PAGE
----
No one is arguing that biologics will be as easy to shift to generic status as (most) small molecule drugs. The slightest change in a protein’s fold can have significant effect on a bio-drug, so a generic company, which often must use a different process than the innovator company, has significant obstacles to overcome. The big question is exactly how the generic company can show that its product is “biosimilar” to the existing drug.
Dr. Bernhard Fischer of Biotechnology Consulting, a Vienna, Austria-based drug development and regulatory affairs management consultancy, remarked, “All generic biologics face the same difficulty: finding a way to demonstrate the similarity to the originator product. This is very important with respect to impurities [see the EPO sidebar on page 32]. I assume that the manufacture of the recombinant biopharmaceutical is not a significant problem. The safety and immunotoxicity risk may arise from various (different) impurities, e.g. host cell DNA, host cell protein, degradation products, and process-related impurities. And at this level no one (except the originator and the agency) knows the intrinsic properties of the originator product. Here the agency can easily refuse marketing authorization if the generic molecule (even if it’s as effective and safe compared to the originator product) contains a ‘higher’ level of impurities than the original.”
He added, “It is my view that biosimilar medicines are not identical versions, as is the case with generic chemical medicines. Different immunogenicity profiles may result due to the smallest variations in the complex structure of bio-molecules or other impurity profiles: we see this in different raw materials, different expression constructs and host cell systems, variations in cell culture and down-stream processing. Because of this, quality and safety issues and assessment of immunogenicity risk is central to the strategy of biosimilar molecule development.” Dr. Fischer also served as the manager of CMC-documentation and regulatory affairs for the Sandoz team that developed Omnitrope.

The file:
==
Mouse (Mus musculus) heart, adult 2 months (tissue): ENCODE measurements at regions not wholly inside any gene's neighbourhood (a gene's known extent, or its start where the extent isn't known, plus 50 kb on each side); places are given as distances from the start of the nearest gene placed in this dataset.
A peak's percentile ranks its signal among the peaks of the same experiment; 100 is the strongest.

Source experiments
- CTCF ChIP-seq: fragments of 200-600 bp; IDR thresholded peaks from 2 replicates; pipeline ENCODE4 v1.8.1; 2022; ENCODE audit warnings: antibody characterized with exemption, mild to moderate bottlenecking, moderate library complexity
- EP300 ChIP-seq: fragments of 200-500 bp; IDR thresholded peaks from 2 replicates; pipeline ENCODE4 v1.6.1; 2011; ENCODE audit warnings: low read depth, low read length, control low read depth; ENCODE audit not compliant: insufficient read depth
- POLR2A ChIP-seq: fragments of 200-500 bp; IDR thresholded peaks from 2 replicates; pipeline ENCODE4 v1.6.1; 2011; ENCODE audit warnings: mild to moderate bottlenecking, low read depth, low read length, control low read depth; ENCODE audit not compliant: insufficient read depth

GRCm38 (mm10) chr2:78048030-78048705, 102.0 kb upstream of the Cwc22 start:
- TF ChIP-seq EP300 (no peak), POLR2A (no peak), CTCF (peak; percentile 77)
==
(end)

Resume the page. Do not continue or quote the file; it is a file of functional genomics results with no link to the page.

Sandoz has already gotten Omnitrope approved in Australia, and the company is having a better experience in Europe than it is in the U.S.
The EU’s Committee on Medicinal Products for Human Use (CHMP) gave a positive opinion to the drug’s application in January 2006, which should clear the way for market approval. This was facilitated by several of the EMEA’s annexes to directives, including the CHMP/437/04 Guideline on Similar Biological Medicinal Products, CPMP/3097/02 Note for Guidance on Comparability of Medicinal Products containing Biotechnology-derived Proteins as Drug Substance – Non-Clinical and Clinical Issues, and CPMP/BWP/3207/00 Rev.1 Guideline on Comparability of Medicinal Products containing Biotechnology-derived Prot-eins as Active Substance – Quality Issues.